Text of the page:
Would your company be able to survive a major unexpected expense? Are you prepared for financial hardships or opportunities that come your way? Regardless of the size of your business, it’s important you have a war chest that’s stocked and easy to access.
What is a war chest?
As defined by Will Kenton of Investopedia, a war chest is “a colloquial term for the reserves of cash set aside or built up by a company to take advantage of an unexpected opportunity.” Having this extra capital set aside for unforeseen expenses — whether good or bad — can provide the wiggle room that small or mid-size businesses like yours need to continue thriving.
Storing your war chest
You shouldn’t have all of your cash tied up in investments you can’t access when you’re in a pinch. That’s why Paul Tracy of Investing Answers points out most businesses store this cash in short term and liquid investments.
Common uses for war chests
It’s important you know what expenses are worth disbursing your war chest to cover and which are not. You don’t want to deplete your emergency fund on costs that aren’t true emergencies.
Good uses of a war chest include buying out a competitor, launching a new product, and hiring employees to cover a sudden surge in business. On the flip side, you may encounter adverse situations that require fast cash. Economic expert Dave Manuel lists protecting your company from a hostile takeover, and funding an expensive legal battle as two worthwhile ways to spend your war chest.
Know your business’ numbers and start low
How much money you should siphon into your war chest every month depends on your specific company and its unique situation. Be careful not to pick an arbitrary amount with no consideration of how much cash your company needs to operate on a daily basis — or to pick an amount that’s too aggressive and could put you in a bind.
Ben Walker of accounting firm Inspire advises taking a good look at your company’s average profit. Then, start siphoning off a small amount each month. “It’s best to start your contributions off at around 5% — see how the business reacts. Keep your finger on the pulse. Does the heart keep beating steadily when you up it to 10-15% a couple of months later? … Adjust accordingly, when you find equilibrium, stick with it.”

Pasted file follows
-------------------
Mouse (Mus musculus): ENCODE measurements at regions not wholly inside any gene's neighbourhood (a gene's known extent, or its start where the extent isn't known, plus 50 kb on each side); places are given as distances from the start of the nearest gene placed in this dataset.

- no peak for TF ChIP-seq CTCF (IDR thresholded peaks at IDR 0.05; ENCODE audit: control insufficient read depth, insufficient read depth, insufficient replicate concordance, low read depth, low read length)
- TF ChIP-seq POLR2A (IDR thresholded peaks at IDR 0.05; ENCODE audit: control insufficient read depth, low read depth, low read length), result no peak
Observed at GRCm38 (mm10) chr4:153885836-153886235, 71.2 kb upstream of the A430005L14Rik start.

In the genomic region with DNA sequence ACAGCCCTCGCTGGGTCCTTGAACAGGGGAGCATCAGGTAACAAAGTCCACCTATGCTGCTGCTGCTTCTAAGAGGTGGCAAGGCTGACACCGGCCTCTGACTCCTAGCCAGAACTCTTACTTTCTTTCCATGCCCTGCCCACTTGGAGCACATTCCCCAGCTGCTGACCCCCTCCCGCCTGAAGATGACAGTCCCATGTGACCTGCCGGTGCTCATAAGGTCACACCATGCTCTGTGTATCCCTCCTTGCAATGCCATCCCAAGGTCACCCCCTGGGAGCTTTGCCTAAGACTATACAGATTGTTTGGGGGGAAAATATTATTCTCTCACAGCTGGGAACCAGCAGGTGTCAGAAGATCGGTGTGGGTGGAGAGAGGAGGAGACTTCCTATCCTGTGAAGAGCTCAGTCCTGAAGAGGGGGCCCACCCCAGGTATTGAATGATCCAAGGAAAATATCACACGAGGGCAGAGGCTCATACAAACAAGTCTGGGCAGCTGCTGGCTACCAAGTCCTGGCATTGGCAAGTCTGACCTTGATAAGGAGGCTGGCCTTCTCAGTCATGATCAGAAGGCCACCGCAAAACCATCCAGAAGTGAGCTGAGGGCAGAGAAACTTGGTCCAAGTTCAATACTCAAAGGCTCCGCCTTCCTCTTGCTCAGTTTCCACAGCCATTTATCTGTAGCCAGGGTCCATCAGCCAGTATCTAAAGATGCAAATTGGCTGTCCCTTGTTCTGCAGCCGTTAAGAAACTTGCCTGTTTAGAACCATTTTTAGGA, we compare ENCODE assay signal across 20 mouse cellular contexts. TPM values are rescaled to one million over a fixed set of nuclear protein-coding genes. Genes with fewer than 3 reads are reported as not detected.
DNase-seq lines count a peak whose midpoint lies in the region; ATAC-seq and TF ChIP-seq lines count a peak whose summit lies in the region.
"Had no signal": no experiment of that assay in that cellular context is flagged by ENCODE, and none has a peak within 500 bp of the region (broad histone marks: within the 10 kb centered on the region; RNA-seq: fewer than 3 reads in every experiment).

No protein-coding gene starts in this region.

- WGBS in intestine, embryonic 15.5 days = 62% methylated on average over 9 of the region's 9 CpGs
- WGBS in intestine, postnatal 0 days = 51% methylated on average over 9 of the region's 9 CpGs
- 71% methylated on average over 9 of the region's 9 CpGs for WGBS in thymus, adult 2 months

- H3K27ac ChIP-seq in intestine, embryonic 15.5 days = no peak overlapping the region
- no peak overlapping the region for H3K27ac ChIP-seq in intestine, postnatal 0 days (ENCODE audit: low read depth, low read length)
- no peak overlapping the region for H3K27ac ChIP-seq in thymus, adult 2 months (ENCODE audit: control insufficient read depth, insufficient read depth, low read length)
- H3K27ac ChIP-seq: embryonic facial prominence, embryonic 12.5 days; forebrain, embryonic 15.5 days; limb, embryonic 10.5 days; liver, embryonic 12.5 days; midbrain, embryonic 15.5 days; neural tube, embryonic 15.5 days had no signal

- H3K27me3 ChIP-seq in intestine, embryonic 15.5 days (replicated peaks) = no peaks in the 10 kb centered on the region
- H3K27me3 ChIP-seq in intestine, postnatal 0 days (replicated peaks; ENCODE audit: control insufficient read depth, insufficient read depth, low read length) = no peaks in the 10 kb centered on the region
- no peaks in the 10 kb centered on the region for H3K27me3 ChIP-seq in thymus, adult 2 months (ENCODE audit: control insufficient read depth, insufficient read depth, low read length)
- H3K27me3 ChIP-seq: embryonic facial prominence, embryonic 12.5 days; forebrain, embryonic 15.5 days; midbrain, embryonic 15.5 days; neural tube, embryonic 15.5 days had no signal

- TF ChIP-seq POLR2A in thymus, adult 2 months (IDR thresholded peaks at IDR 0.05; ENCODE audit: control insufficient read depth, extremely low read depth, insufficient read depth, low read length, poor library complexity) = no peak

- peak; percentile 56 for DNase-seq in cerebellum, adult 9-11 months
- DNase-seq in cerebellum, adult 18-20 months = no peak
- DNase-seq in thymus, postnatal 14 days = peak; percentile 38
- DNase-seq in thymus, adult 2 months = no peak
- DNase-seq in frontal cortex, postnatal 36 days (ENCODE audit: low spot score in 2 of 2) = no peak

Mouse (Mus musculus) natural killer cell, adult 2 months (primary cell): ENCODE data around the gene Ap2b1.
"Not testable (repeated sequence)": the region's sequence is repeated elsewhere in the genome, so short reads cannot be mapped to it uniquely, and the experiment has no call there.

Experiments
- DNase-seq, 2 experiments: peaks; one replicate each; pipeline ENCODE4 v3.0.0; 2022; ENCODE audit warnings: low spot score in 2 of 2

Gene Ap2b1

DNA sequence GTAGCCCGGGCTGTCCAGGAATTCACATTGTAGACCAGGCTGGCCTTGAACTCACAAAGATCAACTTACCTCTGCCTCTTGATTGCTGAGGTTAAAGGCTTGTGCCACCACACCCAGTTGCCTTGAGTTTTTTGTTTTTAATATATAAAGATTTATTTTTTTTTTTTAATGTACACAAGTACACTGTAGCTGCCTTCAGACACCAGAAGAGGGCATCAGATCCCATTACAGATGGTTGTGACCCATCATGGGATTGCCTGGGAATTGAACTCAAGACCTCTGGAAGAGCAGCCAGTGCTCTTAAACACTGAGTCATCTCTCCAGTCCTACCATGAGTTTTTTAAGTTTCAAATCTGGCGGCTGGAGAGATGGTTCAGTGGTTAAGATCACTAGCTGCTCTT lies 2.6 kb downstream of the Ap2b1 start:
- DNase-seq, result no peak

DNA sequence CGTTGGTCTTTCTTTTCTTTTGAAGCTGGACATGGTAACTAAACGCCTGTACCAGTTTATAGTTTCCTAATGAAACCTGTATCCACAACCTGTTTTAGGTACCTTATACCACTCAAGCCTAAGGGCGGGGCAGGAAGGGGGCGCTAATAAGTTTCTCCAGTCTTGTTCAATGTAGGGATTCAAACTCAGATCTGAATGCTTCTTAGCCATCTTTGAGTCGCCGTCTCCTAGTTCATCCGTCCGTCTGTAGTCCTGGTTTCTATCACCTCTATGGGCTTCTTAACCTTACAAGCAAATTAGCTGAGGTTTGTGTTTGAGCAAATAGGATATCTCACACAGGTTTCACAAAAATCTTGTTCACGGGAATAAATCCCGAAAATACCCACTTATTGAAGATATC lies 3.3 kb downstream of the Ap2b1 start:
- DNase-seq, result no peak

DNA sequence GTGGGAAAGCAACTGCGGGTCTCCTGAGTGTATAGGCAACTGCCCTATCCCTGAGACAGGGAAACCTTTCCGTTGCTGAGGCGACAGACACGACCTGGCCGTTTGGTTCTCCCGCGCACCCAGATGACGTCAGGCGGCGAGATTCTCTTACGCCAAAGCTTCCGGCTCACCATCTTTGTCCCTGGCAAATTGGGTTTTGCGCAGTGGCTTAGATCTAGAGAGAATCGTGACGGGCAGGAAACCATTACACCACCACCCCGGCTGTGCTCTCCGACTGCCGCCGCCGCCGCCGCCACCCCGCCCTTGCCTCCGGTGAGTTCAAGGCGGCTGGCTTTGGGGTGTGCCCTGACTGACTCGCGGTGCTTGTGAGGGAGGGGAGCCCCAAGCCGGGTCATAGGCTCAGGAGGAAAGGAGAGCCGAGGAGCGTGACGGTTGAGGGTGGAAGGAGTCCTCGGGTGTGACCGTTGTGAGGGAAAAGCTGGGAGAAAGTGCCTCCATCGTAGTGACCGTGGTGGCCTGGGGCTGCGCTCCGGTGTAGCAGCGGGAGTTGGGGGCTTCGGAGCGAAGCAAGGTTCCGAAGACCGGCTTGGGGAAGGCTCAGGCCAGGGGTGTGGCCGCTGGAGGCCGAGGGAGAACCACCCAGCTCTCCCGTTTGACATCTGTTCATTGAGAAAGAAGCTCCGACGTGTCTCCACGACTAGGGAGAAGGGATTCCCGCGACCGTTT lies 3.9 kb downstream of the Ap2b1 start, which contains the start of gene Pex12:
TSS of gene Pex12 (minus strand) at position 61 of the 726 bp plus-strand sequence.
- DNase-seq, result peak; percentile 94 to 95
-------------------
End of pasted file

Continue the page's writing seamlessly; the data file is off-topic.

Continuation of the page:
Keep your war chest reasonable
A word of caution: There is such a thing as too big of a war chest.
Having a surplus of capital can be commonplace if your business is flourishing, but that doesn’t mean all of it should be going into your war chest. Only a reasonable portion of your profit should be funneled into the war chest every month. And if it ever grows to a point that it contains more cash than you would ever reasonably need, it’s time to cap that fund until you’ve spent it.
Having an unreasonably large war chest is an unwise use of available capital and should be reinvested into business development, market expansions, or bonuses for your employees. Walker recommends capping your war chest at three months’ worth of your business’ normal operating funds.
Make sure your business’ extra money isn’t fully invested all the time. Retaining a portion of it in an emergency reserve can give you the flexibility you need to overcome short-term hardships or advance your operations to new heights.